Mrs PHILLIPS (Gilmore) (12:35): Type 1 diabetes is indeed a common disease, one that most people have heard of. While it's true that the majority of people are diagnosed before they are 19 years of age, that by no means makes this a children's disease. Type 1 diabetes is a lifelong condition that can be very difficult to manage, and can be deadly, as well as having serious complications like kidney failure, nerve damage, heart disease, stroke and blindness.
Organisations like the Juvenile Diabetes Research Foundation are doing great things in our communities, raising awareness and funding for research into this terrible disease. They are also inspiring young locals to do their bit to help. Last year, Nowra's Alicia Hughes started raising money for the foundation with a pledge to hike the Kokoda trail. Alicia is an inspiring woman who, after experiencing a severe hypoglycaemic episode, wanted to make a difference in the lives of people living with diabetes.
The truth is that we need to understand this disease better, but we also need to fund the treatment of it better. There have been a number of advancements in the technologies available to treat diabetes, but, for many people, the costs are prohibitively expensive. Continuous glucose-monitoring devices are small, wearable monitors that measure and display glucose levels throughout the day and night. They send alarms and warnings if your glucose levels are outside the set target range, and let you know if your levels are rising or falling. The National Diabetes Services Scheme does provide some subsidies for CGM products for those under the age of 21 years, those with concession cards and pregnant women. If you aren't receiving a subsidy though, these products can cost $4,000 to $5,000 every year.
As I said, diabetes might be diagnosed in childhood, but it is far from a children's disease. I'm regularly contacted by local people who are struggling with the costs of treating their diabetes, or that of their children. Three years ago, at the age of 20, Kia's daughter was diagnosed with type 1 diabetes. Kia's daughter is studying to be a nurse—absolutely fantastic news!—but, because of her age, she could only receive funding for CGM for eight months, until she turned 21. Since then, Kia has had to find $250 a month to pay for this critical piece of equipment, which she sees as vital to keeping her daughter alive. Sadly, that wasn't the end of it for Kia and her family. This year her son was also diagnosed with type 1 diabetes. Unfortunately, he was four days short of qualifying for the government's subsidies under the National Diabetes Services Scheme. Kia's son is an apprentice, something we all should be encouraging in today's world, but he earns too much for a low-income healthcare card. Now, Kia's family is looking for $500 every month to help her children manage their health conditions. Due to COVID-19, Kia was stood down for six weeks. Both she and her husband have had their hours reduced, and they are struggling. As Kia said in her email to me: 'Unfortunately, the risk of fatal hypos do not diminish the moment you turn 21. But our priority will always be with providing the best care we can for our children.'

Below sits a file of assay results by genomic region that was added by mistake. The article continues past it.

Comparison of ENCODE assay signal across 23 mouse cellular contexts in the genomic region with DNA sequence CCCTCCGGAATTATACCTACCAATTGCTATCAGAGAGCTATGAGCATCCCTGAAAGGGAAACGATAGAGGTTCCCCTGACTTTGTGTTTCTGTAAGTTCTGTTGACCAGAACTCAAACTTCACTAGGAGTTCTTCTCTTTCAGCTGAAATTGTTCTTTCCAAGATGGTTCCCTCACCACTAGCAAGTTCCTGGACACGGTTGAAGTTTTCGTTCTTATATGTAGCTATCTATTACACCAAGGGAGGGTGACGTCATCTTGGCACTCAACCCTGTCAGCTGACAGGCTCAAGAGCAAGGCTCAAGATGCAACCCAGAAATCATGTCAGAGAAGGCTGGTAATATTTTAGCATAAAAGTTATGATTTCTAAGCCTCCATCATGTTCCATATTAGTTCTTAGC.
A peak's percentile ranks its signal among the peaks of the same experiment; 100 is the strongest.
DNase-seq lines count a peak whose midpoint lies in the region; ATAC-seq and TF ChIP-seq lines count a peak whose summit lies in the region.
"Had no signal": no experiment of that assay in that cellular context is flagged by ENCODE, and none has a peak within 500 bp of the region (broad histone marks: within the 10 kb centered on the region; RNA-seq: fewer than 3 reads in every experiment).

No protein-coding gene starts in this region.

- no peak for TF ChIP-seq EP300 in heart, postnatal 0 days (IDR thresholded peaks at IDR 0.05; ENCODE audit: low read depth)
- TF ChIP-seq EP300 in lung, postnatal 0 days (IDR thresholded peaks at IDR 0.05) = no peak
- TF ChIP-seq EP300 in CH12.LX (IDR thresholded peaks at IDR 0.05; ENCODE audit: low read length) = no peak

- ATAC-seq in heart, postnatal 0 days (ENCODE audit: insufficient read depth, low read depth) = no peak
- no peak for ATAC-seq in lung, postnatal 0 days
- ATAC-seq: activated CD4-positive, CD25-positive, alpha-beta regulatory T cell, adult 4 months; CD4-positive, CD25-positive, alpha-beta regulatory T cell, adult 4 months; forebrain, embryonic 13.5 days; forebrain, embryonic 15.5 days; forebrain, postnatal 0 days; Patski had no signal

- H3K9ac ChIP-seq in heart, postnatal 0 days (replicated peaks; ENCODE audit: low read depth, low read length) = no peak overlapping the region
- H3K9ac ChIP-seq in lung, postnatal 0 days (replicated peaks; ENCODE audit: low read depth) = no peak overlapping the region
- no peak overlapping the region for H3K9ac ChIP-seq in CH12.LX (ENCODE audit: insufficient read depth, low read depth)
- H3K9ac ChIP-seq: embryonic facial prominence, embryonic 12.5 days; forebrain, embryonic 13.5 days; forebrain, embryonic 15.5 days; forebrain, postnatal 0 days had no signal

Helping local people manage chronic health conditions like diabetes actually saves the government money in the long run. When chronic health conditions are managed, it keeps people out of doctors' surgeries, out of emergency rooms, out of our hospitals. It means people can go to work and contribute fully to our economy, instead of spending time away from work trying to manage the complications of their condition. We know we can manage diabetes and we know that, when it is properly managed, people living with diabetes can live full and healthy lives.
Another constituent I spoke with was told by her doctor that she should say she wants to have a baby, that way she could get help. At 21 years of age, this was unsurprisingly an upsetting and inappropriate thing for a young woman to have to do. So, while we are seeing great things in the private sector from organisations like the Juvenile Diabetes Research Foundation, there is a huge gap being left by government in this space. We need to be helping and supporting our community to deal with their diabetes, not only to help them but also to help our health system. The government has a once-in-a-lifetime opportunity for real reform. This is just one area where they could be focusing their attention to help people like Kia and her family.